El Paso, Texas (CNN) — On Monday, a U.S. Border Patrol officer shot and killed a 14-year-old boy, Sergio Adrian Hernandez Guereca, under one of the international bridges that connects or, these days, divides, El Paso, Texas, from Ciudad Juárez, Chihuahua.

The boy lay dead on the Mexican side and the Border Patrol agent was removed from the scene by U.S. officials. American officials say it was a case of self-defense. Mexican authorities condemned the killing as the use of excessive force.

The facts are still coming out, but based on the English and the Spanish news reports, it is easy to see that the two sides do not agree on the particulars, much less on their interpretation.

To people across the two nations who see reports of the death on TV or in the papers, it’s a dramatic news story — a boy with a bullet in his head and an agent under investigation. But here at the border, the scene, the actors, the act — as if carefully choreographed, chosen and scripted — read like an up-close metaphor for everything that is broken with our border and with immigration.

At a basic level, the incident at the Black Bridge seems to reveal two nations moving ever further from acknowledging our inevitable common destiny. As the two countries face the economic call-and-response of illegal immigration and the drug trade, we seem to cast each other increasingly as enemies. In this context it becomes justified to deal with each other with violence: throwing rocks and shooting bullets.

One could say that that boy represents the aspirations of many Mexican people because — whether, as some reports have suggested, he intended to cross the border or as others have said, was being used as a decoy for others to make a run — the spot where he died is known as a place where people try to cross illegally in search of work and a better life.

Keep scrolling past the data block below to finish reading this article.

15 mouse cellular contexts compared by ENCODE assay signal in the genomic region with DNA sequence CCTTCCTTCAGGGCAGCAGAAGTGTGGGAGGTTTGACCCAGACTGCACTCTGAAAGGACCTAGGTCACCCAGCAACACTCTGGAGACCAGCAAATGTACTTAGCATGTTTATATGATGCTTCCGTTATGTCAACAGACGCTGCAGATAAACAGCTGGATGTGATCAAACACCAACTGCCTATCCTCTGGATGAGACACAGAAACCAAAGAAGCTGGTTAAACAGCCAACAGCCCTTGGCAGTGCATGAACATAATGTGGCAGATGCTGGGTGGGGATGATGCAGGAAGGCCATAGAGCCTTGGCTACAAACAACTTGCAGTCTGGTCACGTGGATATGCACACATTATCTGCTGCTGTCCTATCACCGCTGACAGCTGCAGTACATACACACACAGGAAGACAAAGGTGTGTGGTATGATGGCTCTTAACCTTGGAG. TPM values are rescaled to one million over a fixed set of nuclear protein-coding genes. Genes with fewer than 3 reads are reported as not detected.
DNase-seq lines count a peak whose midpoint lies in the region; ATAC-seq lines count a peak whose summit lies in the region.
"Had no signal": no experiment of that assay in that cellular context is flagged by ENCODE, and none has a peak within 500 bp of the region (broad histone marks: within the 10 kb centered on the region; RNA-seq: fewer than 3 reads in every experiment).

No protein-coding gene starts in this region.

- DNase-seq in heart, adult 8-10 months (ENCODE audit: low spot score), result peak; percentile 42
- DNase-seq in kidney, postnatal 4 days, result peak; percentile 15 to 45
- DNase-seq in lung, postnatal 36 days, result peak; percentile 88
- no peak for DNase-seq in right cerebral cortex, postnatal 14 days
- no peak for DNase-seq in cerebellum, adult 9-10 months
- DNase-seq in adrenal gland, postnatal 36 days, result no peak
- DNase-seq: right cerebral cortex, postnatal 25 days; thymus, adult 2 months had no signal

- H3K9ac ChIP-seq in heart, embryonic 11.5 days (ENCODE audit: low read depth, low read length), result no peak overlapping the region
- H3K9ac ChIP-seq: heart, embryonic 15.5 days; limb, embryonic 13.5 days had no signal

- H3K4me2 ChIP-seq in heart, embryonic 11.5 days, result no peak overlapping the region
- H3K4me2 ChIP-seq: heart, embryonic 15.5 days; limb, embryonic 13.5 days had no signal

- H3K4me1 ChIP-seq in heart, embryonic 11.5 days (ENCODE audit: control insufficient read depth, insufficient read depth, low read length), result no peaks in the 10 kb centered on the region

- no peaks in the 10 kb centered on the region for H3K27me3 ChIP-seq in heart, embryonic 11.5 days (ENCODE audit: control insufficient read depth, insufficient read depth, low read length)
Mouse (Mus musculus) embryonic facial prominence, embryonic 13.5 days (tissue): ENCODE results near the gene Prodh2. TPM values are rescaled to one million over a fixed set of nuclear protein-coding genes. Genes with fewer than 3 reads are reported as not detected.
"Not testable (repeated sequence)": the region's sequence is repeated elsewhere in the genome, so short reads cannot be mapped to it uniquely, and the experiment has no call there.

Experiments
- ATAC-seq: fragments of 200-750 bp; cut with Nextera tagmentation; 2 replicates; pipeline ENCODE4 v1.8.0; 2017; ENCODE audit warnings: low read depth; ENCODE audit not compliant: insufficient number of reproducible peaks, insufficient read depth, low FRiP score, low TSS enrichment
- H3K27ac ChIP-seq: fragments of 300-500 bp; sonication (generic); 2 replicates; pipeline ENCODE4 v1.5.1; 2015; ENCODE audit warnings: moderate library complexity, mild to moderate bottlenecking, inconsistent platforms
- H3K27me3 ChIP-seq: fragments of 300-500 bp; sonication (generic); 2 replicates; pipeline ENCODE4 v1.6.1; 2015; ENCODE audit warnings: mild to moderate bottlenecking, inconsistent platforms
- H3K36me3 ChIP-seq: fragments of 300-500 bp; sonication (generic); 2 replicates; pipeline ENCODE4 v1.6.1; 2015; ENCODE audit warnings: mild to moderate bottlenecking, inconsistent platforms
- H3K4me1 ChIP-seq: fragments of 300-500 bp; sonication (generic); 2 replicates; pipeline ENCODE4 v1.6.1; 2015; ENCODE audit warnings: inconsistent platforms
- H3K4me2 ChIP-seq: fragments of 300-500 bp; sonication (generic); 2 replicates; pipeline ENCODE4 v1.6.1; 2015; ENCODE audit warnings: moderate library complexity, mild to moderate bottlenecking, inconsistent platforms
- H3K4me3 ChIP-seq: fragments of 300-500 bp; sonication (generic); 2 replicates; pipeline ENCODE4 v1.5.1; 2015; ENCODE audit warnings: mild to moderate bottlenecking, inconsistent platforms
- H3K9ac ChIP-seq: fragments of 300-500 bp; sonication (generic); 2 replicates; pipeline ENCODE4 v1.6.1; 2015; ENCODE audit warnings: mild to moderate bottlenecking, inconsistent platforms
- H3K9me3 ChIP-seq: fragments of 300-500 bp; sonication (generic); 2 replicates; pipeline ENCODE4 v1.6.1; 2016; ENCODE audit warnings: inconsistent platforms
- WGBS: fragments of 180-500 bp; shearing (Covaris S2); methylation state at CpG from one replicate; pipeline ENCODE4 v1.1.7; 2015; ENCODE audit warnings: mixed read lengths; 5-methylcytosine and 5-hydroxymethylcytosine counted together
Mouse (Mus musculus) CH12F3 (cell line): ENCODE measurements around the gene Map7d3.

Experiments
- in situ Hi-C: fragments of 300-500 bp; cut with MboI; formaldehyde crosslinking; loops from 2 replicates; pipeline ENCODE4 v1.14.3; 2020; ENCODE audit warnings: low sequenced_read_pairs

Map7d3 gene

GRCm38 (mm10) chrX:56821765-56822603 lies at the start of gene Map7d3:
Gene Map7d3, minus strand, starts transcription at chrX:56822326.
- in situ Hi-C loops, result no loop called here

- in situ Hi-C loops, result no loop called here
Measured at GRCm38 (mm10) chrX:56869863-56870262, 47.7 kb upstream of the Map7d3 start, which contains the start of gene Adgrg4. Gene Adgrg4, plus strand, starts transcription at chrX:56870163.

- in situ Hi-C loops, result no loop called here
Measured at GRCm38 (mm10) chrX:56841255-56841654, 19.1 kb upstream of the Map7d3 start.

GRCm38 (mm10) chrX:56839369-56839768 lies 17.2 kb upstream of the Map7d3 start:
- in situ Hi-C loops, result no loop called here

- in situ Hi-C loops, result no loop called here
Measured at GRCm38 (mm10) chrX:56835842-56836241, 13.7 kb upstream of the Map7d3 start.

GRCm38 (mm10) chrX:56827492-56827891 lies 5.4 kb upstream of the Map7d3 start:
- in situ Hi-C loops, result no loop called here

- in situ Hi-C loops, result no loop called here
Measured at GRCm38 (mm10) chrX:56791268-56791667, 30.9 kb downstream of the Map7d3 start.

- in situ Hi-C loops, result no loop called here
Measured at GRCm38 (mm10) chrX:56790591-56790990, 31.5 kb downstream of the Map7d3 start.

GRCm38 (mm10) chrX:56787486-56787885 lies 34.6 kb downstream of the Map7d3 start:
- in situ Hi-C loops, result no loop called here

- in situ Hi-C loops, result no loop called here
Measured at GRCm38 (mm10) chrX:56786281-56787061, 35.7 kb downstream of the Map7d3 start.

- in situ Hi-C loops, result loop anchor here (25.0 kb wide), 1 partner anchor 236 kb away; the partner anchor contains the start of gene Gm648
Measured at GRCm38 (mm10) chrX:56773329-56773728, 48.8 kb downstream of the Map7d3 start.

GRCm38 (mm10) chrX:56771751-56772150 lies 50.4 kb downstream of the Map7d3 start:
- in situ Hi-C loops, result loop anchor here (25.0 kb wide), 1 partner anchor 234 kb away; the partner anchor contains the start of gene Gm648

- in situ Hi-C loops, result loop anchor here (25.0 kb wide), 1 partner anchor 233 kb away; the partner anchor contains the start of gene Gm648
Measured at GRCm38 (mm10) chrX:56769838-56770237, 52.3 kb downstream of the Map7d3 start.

At the same time, a dehumanization plays out at the border, where some lives are worth more than others — a calculus that usually runs along wealth lines, as those with money can afford visas to cross over the bridge and the poor have to stay out or risk their lives by crossing under it.

Additionally, the episode highlights the blunt instrument — barriers and increased militarization — that the United States has chosen to deal with the countries’ 2,000-mile border.

Thousands of Border Patrol agents have been added in the past few years alone, and last month President Obama promised to send an additional 1,200 National Guard troops. An ineffectual fence stretches in fits and starts along about 30 percent of the border; it has been breached thousands of times, according to the Government Accountability Office, and costs thousands more to patch.

More fences, more walls, more armored vehicles and the National Guard, more helicopters and drones, more sensors and infrared goggles, more cameras and guns, and thousands of increasingly armed agents are all part of the border’s choreography. From October 1 through May 31, Custom and Border Protection agents have used their firearms 31 times, a spokesman told CNN. In these circumstances, it is only a matter of time before more deaths occur.

In this incident lies the inability of the Mexican authorities to protect their people and the apparently questionable practices of our own Border Patrol, which, for one thing, sends bike-patrol officers to a well-known trouble spot and for another seems unclear about whether they can or cannot shoot across the borderline.

Neither side seems to believe that we deserve much more than these poorly pieced-together strategies, which reflect failures of both the Obama and the Calderón administrations. Mr. Calderón has been unable to face squarely the inequalities of his people: More than one in three Mexicans would leave the country and move in search of a better life, according to data collected for a Pew Global Attitudes Project report.

And the event speaks to the political inability of President Obama to coax Congress toward immigration reform — to include an orderly flow of low-skilled workers, easing the pressure on the border itself and thereby acknowledging the continued integration of the two countries’ labor markets.

Now a Border Patrol officer will have to live with the idea of having cut short the life of a young boy whose death, regardless of what he was doing at the bridge, means pain and sorrow for a family likely under the stress of 30 months of outrageous drug-related violence in Ciudad Juárez.